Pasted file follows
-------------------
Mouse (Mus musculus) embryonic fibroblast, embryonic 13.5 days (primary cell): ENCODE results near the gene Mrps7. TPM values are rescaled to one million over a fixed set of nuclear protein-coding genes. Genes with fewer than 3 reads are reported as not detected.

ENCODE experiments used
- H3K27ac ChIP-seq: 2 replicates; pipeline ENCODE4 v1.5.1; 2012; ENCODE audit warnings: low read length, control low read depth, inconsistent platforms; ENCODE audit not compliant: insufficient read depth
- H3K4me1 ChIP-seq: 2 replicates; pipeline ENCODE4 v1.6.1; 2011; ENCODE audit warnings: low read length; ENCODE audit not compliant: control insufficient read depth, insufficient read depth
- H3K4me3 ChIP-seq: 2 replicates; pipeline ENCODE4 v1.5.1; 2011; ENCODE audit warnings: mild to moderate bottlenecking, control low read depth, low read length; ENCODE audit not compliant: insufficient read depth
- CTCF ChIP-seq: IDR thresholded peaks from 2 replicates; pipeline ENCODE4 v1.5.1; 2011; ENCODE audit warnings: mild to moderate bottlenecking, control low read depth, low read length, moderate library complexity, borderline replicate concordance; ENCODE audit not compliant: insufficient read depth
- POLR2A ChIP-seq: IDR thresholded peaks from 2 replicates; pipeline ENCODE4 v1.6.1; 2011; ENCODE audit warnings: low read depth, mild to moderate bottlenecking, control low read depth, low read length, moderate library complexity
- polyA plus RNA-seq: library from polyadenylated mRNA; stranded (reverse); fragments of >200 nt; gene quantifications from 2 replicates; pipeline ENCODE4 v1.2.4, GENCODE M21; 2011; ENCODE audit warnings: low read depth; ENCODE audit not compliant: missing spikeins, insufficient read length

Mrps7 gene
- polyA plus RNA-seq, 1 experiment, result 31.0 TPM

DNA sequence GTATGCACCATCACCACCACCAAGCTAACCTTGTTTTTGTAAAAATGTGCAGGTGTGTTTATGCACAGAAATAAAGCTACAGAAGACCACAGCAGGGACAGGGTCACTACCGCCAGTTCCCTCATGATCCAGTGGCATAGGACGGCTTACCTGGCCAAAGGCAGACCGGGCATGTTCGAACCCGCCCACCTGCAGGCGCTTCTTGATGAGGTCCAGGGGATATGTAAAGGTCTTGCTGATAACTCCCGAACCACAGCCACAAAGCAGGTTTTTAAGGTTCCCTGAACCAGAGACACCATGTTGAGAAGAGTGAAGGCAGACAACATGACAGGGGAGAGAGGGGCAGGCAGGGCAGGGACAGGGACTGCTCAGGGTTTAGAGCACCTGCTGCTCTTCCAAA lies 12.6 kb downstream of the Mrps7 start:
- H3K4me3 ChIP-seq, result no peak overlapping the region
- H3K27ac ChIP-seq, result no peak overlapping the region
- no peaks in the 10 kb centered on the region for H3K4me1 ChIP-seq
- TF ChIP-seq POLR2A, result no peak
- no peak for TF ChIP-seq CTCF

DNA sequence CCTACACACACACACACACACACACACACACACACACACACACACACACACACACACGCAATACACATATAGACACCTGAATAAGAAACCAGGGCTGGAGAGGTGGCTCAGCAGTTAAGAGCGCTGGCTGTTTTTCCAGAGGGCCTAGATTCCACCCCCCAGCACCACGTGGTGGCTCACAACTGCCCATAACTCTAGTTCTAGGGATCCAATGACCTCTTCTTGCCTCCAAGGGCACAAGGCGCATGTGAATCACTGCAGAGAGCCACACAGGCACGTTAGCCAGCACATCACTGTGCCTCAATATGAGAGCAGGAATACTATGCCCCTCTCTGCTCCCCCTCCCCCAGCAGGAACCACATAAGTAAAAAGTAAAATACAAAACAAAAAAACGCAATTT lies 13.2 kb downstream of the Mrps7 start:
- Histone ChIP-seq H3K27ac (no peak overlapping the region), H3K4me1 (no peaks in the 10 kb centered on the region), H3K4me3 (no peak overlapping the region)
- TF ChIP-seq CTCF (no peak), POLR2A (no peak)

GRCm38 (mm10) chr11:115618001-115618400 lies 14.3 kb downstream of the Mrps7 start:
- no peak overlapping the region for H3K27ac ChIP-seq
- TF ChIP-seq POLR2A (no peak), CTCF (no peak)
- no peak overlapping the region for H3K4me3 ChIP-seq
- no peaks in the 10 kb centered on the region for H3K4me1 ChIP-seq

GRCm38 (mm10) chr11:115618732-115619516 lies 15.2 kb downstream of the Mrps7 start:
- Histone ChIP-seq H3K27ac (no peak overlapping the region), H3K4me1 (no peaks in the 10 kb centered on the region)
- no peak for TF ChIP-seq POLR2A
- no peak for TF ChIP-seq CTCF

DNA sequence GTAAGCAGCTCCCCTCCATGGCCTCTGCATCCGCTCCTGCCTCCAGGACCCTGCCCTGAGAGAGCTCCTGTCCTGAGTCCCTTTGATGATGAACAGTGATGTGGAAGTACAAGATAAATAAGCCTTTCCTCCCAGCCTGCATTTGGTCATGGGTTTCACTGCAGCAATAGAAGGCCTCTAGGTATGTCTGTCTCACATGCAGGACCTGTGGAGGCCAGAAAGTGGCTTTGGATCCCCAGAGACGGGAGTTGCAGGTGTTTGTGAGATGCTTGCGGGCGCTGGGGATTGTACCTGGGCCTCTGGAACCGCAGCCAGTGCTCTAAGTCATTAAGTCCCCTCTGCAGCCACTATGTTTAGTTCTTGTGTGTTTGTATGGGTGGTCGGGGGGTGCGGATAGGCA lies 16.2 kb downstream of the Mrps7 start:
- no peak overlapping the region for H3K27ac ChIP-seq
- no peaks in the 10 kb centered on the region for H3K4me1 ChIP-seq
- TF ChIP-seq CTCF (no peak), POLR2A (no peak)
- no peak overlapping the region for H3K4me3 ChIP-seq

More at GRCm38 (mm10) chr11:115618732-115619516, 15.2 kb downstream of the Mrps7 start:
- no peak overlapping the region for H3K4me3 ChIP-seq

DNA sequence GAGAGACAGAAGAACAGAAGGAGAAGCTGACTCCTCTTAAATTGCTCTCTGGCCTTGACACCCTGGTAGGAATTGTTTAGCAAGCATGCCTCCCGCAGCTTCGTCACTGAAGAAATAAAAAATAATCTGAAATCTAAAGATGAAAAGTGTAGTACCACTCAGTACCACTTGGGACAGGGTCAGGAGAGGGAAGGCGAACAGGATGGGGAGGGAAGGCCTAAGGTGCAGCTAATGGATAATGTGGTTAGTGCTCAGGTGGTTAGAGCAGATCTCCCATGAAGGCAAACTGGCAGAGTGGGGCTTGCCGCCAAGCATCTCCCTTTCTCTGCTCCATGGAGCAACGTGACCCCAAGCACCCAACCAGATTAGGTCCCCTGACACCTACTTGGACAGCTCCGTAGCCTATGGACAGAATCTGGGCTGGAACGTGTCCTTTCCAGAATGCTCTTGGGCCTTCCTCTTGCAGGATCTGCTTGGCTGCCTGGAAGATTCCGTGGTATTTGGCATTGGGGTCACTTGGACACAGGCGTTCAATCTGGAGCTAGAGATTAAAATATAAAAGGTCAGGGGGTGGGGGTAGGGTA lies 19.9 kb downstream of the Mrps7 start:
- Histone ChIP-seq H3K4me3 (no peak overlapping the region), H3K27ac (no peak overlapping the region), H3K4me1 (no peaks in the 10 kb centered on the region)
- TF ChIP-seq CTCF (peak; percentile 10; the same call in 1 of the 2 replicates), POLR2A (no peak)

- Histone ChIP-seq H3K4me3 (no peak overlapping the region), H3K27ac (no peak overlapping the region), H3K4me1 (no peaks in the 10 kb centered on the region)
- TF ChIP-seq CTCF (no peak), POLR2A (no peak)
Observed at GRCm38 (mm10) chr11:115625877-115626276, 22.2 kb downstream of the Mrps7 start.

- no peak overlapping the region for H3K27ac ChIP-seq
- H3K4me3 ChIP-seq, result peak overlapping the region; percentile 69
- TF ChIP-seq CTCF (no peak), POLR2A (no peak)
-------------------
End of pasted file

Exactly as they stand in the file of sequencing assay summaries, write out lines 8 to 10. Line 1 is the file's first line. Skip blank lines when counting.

- polyA plus RNA-seq: library from polyadenylated mRNA; stranded (reverse); fragments of >200 nt; gene quantifications from 2 replicates; pipeline ENCODE4 v1.2.4, GENCODE M21; 2011; ENCODE audit warnings: low read depth; ENCODE audit not compliant: missing spikeins, insufficient read length

Mrps7 gene
- polyA plus RNA-seq, 1 experiment, result 31.0 TPM